Single-cell sequencing has revolutionized and expedited our understanding of the structure and function of cells at unprecedented resolution. This technology resolves a fundamental limitation of bulk sequencing, which averages signals over a large number of cells resulting in obscured biological heterogeneity among individual cells [1]. The assay for transposase-accessible chromatin sequencing (ATAC-seq) measures chromatin’s openness, a proxy for the activity of DNA binding proteins [24]. Single-cell ATAC-seq (scATAC-seq) has opened up vast fields of applications, including extracting accessibility and co-accessibility patterns of genomic regions to identify cell-type-specific enhancers, chromatin heterogeneity, and transcription factor activities.

The rapid advancement of scATAC-seq technology has given rise to the development of computational tools for scATAC-seq data and the integrative analysis of transcriptomic and epigenomic profiles [57]. Though simulated datasets with known cell labels have been the most common approach to benchmark the performance of analytical pipelines, there is no existing standard practice or simulation tool available to generate synthetic scATAC-seq datasetsfrom real single-cell samples. Some previous studies generated in silico data by downsampling reads from bulk or existing scATAC-seq data or deploying simple sampling algorithms [818]. However, these simulation methods were implemented as part of scATAC-seq analytical tool development and were usually incompletely documented, resulting in a lack of reproducibility. Further, due to the sparsity and noisy nature of scATAC-seq data, generating synthetic samples that closely resemble real datasets remains challenging.

Most scATAC-seq analytical pipelines consist of pre-processing (read quality control and alignment), core analysis (feature matrix generation), and downstream analyses (e.g., cell type clustering). A feature matrix summarizes the filtered reads from BAM files by counting the number of aligned reads that overlap within the defined genomic regions. The features represent a subset of genomic regions with specified genomic positions, nucleotide patterns, or biological functions [8, 19, 20]. A commonly used feature matrix for scATAC-seq is the peak-by-cell matrix that captures the highest accessibility signals from genomic regions (peaks) obtained from bulk ATAC-seq or single cells. However, a sufficient number of cells are required to identify such peaks, and consequently, the peak-by-cell feature matrix usually fails to recognize the rare cell type regulatory patterns [11]. Alternatively, the bin-by-cell feature matrix is generated by segmenting the whole genome into uniformly-sized non-overlapping “bins” and mapping the read counts to each bin [11]. Unlike the peak-by-cell matrices, the uniform segmentation of the genome does not screen out any genomic region, and thus has the potential to detect rare cell groups.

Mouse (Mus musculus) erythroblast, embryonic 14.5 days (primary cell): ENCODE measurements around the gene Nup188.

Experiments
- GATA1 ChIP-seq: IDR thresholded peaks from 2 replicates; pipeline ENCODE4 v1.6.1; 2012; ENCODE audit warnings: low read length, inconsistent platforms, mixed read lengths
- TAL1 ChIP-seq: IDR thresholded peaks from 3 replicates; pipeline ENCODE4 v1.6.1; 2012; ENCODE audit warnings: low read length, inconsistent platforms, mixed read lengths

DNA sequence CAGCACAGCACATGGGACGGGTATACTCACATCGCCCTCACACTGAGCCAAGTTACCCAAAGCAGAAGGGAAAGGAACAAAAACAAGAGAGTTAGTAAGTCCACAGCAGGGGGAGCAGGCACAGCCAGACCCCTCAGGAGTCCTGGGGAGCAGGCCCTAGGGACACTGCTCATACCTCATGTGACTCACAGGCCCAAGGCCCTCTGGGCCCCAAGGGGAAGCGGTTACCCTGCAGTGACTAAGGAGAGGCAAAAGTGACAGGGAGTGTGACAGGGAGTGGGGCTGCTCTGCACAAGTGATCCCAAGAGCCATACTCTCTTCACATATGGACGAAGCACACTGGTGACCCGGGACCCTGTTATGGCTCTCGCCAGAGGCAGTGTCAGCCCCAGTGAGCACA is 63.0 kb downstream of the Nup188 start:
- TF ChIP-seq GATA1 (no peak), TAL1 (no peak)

We hereby propose simATAC, a scATAC-seq simulation framework that generates simulated samples resembling real scATAC-seq data. Given a real scATAC-seq feature matrix as input, simATAC estimates the statistical parameters of the mapped read distributions by cell type and generates a synthetic count array that captures the unique regulatory landscape of cells with similar biological characteristics. We demonstrate that the synthetic samples generated by simATAC highly resemble real scATAC-seq datasets in library size, sparsity (proportion of zero entries), and averaged chromatin accessibility signals.